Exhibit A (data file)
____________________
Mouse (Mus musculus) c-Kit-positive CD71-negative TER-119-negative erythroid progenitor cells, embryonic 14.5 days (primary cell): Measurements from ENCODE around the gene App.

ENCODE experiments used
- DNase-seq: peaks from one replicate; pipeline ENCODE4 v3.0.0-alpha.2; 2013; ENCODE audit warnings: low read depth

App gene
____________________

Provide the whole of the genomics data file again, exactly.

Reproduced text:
Mouse (Mus musculus) c-Kit-positive CD71-negative TER-119-negative erythroid progenitor cells, embryonic 14.5 days (primary cell): Measurements from ENCODE around the gene App.

ENCODE experiments used
- DNase-seq: peaks from one replicate; pipeline ENCODE4 v3.0.0-alpha.2; 2013; ENCODE audit warnings: low read depth

App gene